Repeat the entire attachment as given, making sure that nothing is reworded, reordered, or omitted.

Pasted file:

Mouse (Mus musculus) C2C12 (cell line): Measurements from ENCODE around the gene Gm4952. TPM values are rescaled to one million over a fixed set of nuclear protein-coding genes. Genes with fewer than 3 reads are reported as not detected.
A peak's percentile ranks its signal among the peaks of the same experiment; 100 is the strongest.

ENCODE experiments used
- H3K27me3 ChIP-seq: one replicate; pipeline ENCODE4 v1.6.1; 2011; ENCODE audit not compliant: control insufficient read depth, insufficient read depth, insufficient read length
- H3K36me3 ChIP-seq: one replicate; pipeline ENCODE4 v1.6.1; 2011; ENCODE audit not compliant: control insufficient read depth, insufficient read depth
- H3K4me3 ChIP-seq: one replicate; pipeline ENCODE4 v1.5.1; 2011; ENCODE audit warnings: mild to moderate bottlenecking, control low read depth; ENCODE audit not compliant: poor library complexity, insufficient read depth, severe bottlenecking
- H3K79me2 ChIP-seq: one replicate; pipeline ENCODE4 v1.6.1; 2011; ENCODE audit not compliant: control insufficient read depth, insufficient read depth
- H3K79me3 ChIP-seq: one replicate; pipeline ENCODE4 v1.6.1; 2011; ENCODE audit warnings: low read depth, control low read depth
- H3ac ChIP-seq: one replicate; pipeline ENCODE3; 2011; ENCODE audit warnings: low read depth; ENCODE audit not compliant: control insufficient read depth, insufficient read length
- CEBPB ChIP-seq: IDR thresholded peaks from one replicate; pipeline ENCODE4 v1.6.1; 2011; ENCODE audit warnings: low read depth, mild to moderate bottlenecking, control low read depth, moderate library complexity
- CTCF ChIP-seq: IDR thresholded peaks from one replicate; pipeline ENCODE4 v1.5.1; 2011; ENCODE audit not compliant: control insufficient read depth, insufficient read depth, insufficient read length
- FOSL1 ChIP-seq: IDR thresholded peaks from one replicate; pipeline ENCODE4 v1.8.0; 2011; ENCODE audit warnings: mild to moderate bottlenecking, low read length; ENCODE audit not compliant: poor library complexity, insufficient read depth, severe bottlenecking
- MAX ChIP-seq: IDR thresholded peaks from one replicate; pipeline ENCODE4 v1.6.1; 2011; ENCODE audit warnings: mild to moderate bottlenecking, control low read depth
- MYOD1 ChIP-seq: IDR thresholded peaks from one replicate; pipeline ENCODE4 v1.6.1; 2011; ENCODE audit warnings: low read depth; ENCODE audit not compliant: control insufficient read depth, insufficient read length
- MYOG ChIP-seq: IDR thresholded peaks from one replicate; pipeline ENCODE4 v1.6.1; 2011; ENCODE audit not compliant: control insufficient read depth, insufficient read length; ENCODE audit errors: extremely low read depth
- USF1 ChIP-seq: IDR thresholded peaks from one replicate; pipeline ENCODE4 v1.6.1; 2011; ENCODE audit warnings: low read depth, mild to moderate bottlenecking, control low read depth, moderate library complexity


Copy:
Mouse (Mus musculus) C2C12 (cell line): Measurements from ENCODE around the gene Gm4952. TPM values are rescaled to one million over a fixed set of nuclear protein-coding genes. Genes with fewer than 3 reads are reported as not detected.
A peak's percentile ranks its signal among the peaks of the same experiment; 100 is the strongest.

ENCODE experiments used
- H3K27me3 ChIP-seq: one replicate; pipeline ENCODE4 v1.6.1; 2011; ENCODE audit not compliant: control insufficient read depth, insufficient read depth, insufficient read length
- H3K36me3 ChIP-seq: one replicate; pipeline ENCODE4 v1.6.1; 2011; ENCODE audit not compliant: control insufficient read depth, insufficient read depth
- H3K4me3 ChIP-seq: one replicate; pipeline ENCODE4 v1.5.1; 2011; ENCODE audit warnings: mild to moderate bottlenecking, control low read depth; ENCODE audit not compliant: poor library complexity, insufficient read depth, severe bottlenecking
- H3K79me2 ChIP-seq: one replicate; pipeline ENCODE4 v1.6.1; 2011; ENCODE audit not compliant: control insufficient read depth, insufficient read depth
- H3K79me3 ChIP-seq: one replicate; pipeline ENCODE4 v1.6.1; 2011; ENCODE audit warnings: low read depth, control low read depth
- H3ac ChIP-seq: one replicate; pipeline ENCODE3; 2011; ENCODE audit warnings: low read depth; ENCODE audit not compliant: control insufficient read depth, insufficient read length
- CEBPB ChIP-seq: IDR thresholded peaks from one replicate; pipeline ENCODE4 v1.6.1; 2011; ENCODE audit warnings: low read depth, mild to moderate bottlenecking, control low read depth, moderate library complexity
- CTCF ChIP-seq: IDR thresholded peaks from one replicate; pipeline ENCODE4 v1.5.1; 2011; ENCODE audit not compliant: control insufficient read depth, insufficient read depth, insufficient read length
- FOSL1 ChIP-seq: IDR thresholded peaks from one replicate; pipeline ENCODE4 v1.8.0; 2011; ENCODE audit warnings: mild to moderate bottlenecking, low read length; ENCODE audit not compliant: poor library complexity, insufficient read depth, severe bottlenecking
- MAX ChIP-seq: IDR thresholded peaks from one replicate; pipeline ENCODE4 v1.6.1; 2011; ENCODE audit warnings: mild to moderate bottlenecking, control low read depth
- MYOD1 ChIP-seq: IDR thresholded peaks from one replicate; pipeline ENCODE4 v1.6.1; 2011; ENCODE audit warnings: low read depth; ENCODE audit not compliant: control insufficient read depth, insufficient read length
- MYOG ChIP-seq: IDR thresholded peaks from one replicate; pipeline ENCODE4 v1.6.1; 2011; ENCODE audit not compliant: control insufficient read depth, insufficient read length; ENCODE audit errors: extremely low read depth
- USF1 ChIP-seq: IDR thresholded peaks from one replicate; pipeline ENCODE4 v1.6.1; 2011; ENCODE audit warnings: low read depth, mild to moderate bottlenecking, control low read depth, moderate library complexity